Anticancer Drugs Lomustine Oncology Pharmacology Physiotherapy


In this article we will discuss Lomustine (Indications)

In this article, we will discuss Lomustine (Indications). So, let’s get started.

Lomustine (CCNU) is one of the nitrosoureas used in the treatment of certain neoplastic diseases. It is 1-(2-chloro-ethyl)-3­-cyclohexyl-1-nitrosourea. It is a yellow powder with the empirical formula of C9H16ClN3O2 and a molecular weight of 233.71. Lomustine is soluble in 10% ethanol (0.05 mg per mL) and in absolute alcohol (70 mg per mL). Lomustine is relatively insoluble in water (<0.05 mg per mL). It is relatively un-ionized at a physiological pH. Lomustine is available in 10 mg, 40 mg, and 100 mg capsules for oral administration.

Clinical Pharmacology

Although it is generally agreed that lomustine alkylates DNA and RNA, it is not cross resistant with other alkylators. As with other nitrosoureas, it may also inhibit several key enzymatic processes by carbamoylation of amino acids in proteins. Lomustine may be given orally. Following oral administration of radioactive lomustine at doses ranging from 30 mg/m2 to 100 mg/m2, about half of the radioactivity given was excreted in the urine in the form of degradation products within 24 hours. The serum half-life of the metabolites ranges from 16 hours to 2 days. Tissue levels are comparable to plasma levels at 15 minutes after intravenous administration. Because of the high lipid solubility and the relative lack of ionization at physiological pH, lomustine crosses the blood-brain barrier quite effectively. Levels of radioactivity in the CSF are 50% or greater than those measured concurrently in plasma.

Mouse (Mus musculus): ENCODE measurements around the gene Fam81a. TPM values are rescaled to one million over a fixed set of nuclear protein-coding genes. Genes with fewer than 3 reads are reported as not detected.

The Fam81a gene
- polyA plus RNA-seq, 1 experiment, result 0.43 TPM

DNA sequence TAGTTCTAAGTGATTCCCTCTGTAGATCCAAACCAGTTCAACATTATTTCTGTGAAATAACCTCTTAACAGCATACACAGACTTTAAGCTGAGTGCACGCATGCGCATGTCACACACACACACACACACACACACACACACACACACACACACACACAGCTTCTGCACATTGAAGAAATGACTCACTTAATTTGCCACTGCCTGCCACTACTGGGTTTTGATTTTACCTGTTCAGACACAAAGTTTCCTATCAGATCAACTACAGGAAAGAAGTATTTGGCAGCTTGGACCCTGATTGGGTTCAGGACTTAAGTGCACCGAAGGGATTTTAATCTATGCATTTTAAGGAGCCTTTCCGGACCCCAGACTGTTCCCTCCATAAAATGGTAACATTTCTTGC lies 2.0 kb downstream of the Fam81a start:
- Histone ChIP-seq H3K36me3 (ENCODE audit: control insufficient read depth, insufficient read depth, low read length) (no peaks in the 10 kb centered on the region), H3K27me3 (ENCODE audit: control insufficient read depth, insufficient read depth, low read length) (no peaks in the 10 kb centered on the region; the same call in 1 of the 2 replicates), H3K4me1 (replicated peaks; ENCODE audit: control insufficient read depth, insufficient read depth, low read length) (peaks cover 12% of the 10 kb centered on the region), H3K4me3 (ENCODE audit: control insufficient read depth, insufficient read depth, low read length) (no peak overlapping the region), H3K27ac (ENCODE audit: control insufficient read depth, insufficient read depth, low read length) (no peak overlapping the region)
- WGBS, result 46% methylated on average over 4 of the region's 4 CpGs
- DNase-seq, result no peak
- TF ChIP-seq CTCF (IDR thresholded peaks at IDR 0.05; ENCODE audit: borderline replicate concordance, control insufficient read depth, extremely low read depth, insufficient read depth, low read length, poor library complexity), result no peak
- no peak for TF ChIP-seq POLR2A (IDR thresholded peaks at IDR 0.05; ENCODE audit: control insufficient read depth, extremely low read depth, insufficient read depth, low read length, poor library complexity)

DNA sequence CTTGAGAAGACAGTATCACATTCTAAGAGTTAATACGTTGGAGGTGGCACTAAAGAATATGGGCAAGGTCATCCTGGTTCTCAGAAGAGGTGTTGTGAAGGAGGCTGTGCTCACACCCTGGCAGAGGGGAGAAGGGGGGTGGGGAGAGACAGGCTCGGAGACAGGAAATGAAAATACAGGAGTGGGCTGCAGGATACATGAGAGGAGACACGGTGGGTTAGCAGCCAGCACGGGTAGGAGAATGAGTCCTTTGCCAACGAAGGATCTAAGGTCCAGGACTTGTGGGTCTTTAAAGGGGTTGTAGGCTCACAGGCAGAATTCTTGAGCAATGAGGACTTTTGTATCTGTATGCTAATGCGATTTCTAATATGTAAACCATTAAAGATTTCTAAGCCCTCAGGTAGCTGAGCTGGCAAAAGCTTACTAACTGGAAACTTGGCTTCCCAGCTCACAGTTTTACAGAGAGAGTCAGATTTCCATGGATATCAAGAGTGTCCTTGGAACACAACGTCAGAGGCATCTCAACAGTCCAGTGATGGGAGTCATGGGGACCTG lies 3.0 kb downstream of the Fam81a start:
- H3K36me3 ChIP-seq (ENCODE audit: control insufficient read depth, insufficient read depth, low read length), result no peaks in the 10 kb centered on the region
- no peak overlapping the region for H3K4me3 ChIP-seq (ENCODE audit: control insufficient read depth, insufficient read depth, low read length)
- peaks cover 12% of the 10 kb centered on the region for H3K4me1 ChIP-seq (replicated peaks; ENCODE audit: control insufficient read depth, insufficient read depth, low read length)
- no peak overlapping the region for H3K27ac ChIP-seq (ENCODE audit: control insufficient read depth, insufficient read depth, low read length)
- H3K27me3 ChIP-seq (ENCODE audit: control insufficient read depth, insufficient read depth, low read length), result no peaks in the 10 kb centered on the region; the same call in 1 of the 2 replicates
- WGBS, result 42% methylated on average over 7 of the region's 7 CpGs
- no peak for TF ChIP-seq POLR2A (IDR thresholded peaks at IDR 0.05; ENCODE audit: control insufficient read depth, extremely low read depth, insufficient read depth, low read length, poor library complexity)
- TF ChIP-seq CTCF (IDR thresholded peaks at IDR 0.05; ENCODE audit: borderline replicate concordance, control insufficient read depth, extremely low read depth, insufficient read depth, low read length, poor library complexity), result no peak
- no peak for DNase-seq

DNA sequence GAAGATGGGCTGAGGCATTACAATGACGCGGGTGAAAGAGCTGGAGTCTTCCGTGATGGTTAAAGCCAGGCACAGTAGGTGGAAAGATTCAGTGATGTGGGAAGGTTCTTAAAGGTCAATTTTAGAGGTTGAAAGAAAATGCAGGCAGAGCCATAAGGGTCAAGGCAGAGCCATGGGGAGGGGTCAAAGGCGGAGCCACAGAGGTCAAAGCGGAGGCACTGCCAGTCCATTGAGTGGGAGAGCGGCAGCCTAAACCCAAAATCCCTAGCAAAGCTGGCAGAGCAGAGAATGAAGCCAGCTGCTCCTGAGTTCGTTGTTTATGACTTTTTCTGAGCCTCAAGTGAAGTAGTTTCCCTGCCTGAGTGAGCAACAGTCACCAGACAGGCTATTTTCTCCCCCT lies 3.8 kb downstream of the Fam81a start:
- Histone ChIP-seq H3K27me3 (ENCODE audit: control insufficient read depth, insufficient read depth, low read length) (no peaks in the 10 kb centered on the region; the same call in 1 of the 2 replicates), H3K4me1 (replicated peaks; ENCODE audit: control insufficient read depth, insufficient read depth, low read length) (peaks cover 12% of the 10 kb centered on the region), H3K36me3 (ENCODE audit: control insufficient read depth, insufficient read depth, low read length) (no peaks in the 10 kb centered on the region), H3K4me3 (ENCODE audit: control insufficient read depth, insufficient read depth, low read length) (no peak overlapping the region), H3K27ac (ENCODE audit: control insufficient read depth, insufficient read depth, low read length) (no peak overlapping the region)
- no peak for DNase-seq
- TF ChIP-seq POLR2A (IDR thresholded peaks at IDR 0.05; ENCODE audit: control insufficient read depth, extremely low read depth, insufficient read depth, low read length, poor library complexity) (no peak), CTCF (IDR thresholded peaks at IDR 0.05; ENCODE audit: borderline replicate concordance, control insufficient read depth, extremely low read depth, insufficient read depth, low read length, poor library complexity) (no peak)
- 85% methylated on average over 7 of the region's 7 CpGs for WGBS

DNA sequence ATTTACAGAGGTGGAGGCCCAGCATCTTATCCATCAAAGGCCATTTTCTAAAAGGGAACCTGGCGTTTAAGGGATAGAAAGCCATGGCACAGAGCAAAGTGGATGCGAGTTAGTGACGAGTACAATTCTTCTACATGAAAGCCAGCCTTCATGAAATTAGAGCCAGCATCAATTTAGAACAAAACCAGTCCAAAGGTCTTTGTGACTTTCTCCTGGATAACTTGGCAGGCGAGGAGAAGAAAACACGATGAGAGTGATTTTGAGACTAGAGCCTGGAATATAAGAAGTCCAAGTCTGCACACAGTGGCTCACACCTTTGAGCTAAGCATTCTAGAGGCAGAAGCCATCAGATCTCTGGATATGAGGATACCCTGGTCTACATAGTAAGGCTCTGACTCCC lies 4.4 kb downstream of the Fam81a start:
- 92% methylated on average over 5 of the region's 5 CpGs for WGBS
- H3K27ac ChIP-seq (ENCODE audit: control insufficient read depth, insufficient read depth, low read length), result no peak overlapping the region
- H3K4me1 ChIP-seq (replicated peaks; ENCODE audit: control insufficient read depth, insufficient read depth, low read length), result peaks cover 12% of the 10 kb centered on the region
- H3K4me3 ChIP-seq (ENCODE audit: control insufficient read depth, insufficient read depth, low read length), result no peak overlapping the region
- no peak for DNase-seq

Lomustine has been shown to be useful as a single agent in addition to other treatment modalities, or in established combination therapy with other approved chemotherapeutic agents in the following:

Brain tumors—both primary and metastatic, in patients who have already received appropriate surgical and/or radiotherapeutic procedures.

Hodgkin’s disease—secondary therapy in combination with other approved drugs in patients who relapse while being treated with primary therapy, or who fail to respond to primary therapy.

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